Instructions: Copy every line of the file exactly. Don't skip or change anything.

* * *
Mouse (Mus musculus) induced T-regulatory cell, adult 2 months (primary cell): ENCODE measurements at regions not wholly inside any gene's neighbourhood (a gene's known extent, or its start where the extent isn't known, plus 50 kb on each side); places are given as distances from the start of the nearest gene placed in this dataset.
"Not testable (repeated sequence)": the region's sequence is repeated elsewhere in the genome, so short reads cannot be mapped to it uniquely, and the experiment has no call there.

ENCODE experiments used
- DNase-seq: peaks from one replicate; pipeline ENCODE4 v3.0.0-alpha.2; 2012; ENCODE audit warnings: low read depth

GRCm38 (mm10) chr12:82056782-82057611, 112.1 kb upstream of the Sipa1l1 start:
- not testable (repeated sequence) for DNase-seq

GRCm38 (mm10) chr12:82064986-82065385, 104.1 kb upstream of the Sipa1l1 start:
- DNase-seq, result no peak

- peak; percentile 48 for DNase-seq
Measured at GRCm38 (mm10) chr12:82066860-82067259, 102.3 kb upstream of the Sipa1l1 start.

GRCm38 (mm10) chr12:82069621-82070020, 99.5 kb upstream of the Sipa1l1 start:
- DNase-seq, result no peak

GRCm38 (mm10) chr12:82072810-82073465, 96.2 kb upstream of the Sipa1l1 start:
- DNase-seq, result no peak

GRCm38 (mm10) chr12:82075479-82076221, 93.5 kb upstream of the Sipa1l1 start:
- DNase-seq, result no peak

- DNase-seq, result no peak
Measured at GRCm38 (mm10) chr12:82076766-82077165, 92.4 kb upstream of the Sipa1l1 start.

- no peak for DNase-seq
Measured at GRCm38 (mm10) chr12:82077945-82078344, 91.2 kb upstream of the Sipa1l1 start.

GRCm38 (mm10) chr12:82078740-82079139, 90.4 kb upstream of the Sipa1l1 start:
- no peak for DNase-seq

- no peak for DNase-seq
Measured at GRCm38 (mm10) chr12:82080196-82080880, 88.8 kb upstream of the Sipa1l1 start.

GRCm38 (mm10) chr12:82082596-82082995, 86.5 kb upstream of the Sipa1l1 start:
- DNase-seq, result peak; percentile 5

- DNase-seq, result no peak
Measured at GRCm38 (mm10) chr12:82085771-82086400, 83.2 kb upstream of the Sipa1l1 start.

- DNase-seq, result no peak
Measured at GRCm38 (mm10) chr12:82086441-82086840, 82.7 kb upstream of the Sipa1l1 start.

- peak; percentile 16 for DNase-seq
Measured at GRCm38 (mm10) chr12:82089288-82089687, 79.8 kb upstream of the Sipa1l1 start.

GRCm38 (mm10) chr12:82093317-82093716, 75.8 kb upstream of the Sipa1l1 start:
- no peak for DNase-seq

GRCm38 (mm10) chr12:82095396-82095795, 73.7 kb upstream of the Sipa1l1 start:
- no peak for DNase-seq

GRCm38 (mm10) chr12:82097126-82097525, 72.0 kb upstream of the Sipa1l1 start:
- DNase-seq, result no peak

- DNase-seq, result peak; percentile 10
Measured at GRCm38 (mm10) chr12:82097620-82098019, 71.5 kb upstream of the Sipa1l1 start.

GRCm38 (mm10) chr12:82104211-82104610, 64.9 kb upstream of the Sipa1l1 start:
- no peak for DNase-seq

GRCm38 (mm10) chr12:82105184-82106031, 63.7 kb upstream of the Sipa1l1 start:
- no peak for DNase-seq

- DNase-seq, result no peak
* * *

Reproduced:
Mouse (Mus musculus) induced T-regulatory cell, adult 2 months (primary cell): ENCODE measurements at regions not wholly inside any gene's neighbourhood (a gene's known extent, or its start where the extent isn't known, plus 50 kb on each side); places are given as distances from the start of the nearest gene placed in this dataset.
"Not testable (repeated sequence)": the region's sequence is repeated elsewhere in the genome, so short reads cannot be mapped to it uniquely, and the experiment has no call there.

ENCODE experiments used
- DNase-seq: peaks from one replicate; pipeline ENCODE4 v3.0.0-alpha.2; 2012; ENCODE audit warnings: low read depth

GRCm38 (mm10) chr12:82056782-82057611, 112.1 kb upstream of the Sipa1l1 start:
- not testable (repeated sequence) for DNase-seq

GRCm38 (mm10) chr12:82064986-82065385, 104.1 kb upstream of the Sipa1l1 start:
- DNase-seq, result no peak

- peak; percentile 48 for DNase-seq
Measured at GRCm38 (mm10) chr12:82066860-82067259, 102.3 kb upstream of the Sipa1l1 start.

GRCm38 (mm10) chr12:82069621-82070020, 99.5 kb upstream of the Sipa1l1 start:
- DNase-seq, result no peak

GRCm38 (mm10) chr12:82072810-82073465, 96.2 kb upstream of the Sipa1l1 start:
- DNase-seq, result no peak

GRCm38 (mm10) chr12:82075479-82076221, 93.5 kb upstream of the Sipa1l1 start:
- DNase-seq, result no peak

- DNase-seq, result no peak
Measured at GRCm38 (mm10) chr12:82076766-82077165, 92.4 kb upstream of the Sipa1l1 start.

- no peak for DNase-seq
Measured at GRCm38 (mm10) chr12:82077945-82078344, 91.2 kb upstream of the Sipa1l1 start.

GRCm38 (mm10) chr12:82078740-82079139, 90.4 kb upstream of the Sipa1l1 start:
- no peak for DNase-seq

- no peak for DNase-seq
Measured at GRCm38 (mm10) chr12:82080196-82080880, 88.8 kb upstream of the Sipa1l1 start.

GRCm38 (mm10) chr12:82082596-82082995, 86.5 kb upstream of the Sipa1l1 start:
- DNase-seq, result peak; percentile 5

- DNase-seq, result no peak
Measured at GRCm38 (mm10) chr12:82085771-82086400, 83.2 kb upstream of the Sipa1l1 start.

- DNase-seq, result no peak
Measured at GRCm38 (mm10) chr12:82086441-82086840, 82.7 kb upstream of the Sipa1l1 start.

- peak; percentile 16 for DNase-seq
Measured at GRCm38 (mm10) chr12:82089288-82089687, 79.8 kb upstream of the Sipa1l1 start.

GRCm38 (mm10) chr12:82093317-82093716, 75.8 kb upstream of the Sipa1l1 start:
- no peak for DNase-seq

GRCm38 (mm10) chr12:82095396-82095795, 73.7 kb upstream of the Sipa1l1 start:
- no peak for DNase-seq

GRCm38 (mm10) chr12:82097126-82097525, 72.0 kb upstream of the Sipa1l1 start:
- DNase-seq, result no peak

- DNase-seq, result peak; percentile 10
Measured at GRCm38 (mm10) chr12:82097620-82098019, 71.5 kb upstream of the Sipa1l1 start.

GRCm38 (mm10) chr12:82104211-82104610, 64.9 kb upstream of the Sipa1l1 start:
- no peak for DNase-seq

GRCm38 (mm10) chr12:82105184-82106031, 63.7 kb upstream of the Sipa1l1 start:
- no peak for DNase-seq

- DNase-seq, result no peak